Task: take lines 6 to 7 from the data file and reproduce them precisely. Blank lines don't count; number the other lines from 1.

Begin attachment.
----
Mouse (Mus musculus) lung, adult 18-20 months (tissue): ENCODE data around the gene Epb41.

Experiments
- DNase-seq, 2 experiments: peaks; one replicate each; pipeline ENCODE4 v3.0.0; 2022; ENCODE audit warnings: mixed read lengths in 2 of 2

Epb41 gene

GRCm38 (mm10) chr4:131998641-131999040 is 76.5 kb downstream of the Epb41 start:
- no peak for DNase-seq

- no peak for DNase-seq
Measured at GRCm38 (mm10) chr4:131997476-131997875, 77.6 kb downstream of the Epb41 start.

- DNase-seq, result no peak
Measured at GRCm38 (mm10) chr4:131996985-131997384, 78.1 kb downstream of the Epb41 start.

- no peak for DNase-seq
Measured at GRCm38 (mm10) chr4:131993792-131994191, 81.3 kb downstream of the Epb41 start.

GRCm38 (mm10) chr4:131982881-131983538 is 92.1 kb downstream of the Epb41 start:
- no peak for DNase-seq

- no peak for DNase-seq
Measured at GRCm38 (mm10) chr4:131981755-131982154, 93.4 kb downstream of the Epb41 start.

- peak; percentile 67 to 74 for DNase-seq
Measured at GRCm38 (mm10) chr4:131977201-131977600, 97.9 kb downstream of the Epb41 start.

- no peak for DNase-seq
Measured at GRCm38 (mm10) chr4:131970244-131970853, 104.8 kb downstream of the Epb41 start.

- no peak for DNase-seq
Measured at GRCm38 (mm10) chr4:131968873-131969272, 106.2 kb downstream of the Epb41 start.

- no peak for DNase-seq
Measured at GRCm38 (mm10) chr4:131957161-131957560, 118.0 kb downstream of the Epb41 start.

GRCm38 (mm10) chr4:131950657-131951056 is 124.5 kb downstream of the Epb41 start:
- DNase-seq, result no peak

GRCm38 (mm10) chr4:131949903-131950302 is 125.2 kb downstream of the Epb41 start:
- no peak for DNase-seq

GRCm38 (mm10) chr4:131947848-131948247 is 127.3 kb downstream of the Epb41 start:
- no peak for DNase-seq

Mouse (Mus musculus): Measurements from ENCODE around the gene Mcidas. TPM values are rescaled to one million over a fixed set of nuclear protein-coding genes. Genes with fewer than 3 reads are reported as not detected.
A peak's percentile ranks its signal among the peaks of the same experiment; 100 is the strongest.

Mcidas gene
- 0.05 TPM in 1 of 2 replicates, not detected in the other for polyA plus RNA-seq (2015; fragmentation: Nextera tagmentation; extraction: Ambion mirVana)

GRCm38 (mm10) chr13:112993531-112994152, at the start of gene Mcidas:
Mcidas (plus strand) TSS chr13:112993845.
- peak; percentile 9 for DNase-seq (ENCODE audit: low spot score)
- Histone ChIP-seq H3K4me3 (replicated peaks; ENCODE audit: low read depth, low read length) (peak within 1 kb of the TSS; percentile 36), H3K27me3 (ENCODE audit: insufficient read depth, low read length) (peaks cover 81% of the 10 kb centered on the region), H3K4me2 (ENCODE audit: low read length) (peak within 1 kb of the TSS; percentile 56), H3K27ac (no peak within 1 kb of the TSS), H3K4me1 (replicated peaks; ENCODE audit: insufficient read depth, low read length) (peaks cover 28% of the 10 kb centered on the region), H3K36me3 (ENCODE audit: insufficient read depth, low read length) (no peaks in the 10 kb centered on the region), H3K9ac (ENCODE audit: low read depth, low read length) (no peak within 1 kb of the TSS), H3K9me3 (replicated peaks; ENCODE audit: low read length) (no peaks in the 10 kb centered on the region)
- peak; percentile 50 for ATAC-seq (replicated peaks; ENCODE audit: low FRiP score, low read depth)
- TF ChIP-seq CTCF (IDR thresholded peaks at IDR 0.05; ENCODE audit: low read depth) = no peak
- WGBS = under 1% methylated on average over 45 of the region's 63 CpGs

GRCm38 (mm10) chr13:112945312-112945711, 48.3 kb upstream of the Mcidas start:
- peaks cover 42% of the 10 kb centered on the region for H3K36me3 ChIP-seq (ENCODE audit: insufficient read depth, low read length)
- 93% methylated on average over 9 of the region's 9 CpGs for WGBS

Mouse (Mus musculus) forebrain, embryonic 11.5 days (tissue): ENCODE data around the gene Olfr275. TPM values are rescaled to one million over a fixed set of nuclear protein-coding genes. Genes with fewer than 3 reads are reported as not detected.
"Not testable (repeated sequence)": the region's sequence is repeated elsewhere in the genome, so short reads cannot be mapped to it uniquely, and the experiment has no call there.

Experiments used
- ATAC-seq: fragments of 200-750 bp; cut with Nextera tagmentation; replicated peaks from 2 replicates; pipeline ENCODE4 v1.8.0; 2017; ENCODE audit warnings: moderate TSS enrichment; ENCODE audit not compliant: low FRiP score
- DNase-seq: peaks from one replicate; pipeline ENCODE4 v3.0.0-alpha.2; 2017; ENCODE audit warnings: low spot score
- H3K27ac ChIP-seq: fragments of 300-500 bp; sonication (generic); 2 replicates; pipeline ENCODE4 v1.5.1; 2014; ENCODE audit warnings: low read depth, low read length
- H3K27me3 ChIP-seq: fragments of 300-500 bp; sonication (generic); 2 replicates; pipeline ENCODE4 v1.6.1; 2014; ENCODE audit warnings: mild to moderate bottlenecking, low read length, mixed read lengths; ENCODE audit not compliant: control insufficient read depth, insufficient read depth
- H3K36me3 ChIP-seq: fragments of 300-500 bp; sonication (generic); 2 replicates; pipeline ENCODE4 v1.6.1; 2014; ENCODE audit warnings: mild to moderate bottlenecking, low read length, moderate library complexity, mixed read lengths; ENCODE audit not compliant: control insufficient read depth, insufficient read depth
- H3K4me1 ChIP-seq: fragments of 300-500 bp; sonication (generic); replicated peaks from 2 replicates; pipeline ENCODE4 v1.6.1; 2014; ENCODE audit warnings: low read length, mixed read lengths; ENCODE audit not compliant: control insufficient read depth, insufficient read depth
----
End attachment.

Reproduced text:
- no peak for DNase-seq

- no peak for DNase-seq